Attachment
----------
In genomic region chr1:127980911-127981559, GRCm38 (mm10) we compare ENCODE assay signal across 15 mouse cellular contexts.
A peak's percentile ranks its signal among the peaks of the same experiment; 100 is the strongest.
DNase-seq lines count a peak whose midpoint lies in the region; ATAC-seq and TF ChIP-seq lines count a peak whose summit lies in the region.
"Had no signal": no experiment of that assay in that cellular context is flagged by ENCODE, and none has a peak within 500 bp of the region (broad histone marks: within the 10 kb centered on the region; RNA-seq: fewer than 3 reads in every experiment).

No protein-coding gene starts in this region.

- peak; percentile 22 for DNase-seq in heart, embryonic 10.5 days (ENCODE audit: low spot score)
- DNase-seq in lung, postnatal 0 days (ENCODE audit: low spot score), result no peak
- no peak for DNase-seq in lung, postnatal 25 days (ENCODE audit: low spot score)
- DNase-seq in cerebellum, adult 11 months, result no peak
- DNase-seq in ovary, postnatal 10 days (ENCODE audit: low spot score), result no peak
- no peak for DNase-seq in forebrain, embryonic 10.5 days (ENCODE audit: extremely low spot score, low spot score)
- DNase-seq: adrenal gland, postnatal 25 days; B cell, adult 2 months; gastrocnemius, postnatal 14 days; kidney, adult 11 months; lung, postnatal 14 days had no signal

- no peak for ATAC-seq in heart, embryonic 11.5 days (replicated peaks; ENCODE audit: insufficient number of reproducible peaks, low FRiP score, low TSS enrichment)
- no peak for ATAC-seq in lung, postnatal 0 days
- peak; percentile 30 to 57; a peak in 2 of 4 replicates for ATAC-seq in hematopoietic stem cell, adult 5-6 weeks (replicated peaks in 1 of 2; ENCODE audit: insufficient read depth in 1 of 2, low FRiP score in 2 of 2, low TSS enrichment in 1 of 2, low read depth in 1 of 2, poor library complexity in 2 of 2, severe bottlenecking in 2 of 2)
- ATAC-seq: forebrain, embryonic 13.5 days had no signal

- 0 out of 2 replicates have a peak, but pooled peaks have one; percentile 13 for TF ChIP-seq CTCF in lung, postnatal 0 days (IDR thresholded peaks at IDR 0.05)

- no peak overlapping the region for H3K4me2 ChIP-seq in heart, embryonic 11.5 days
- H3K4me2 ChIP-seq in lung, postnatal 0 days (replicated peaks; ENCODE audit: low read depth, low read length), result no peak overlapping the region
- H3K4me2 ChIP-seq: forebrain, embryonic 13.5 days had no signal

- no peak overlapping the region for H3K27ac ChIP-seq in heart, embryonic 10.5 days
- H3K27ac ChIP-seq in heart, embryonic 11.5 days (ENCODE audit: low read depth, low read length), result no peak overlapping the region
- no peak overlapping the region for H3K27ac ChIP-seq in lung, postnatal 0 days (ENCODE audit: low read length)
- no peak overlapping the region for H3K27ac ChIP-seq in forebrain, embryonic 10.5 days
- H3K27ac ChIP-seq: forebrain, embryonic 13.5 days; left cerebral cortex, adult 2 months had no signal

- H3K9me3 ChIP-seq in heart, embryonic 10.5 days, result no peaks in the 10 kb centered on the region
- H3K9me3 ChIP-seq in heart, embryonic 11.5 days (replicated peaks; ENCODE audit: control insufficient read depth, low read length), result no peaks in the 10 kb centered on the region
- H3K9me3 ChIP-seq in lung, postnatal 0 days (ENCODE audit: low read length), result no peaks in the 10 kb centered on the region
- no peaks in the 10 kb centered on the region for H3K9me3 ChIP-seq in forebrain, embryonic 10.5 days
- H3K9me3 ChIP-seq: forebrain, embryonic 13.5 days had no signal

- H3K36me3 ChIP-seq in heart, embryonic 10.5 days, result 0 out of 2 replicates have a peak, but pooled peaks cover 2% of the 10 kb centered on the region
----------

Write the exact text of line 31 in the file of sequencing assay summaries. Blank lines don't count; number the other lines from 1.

- H3K36me3 ChIP-seq in heart, embryonic 10.5 days, result 0 out of 2 replicates have a peak, but pooled peaks cover 2% of the 10 kb centered on the region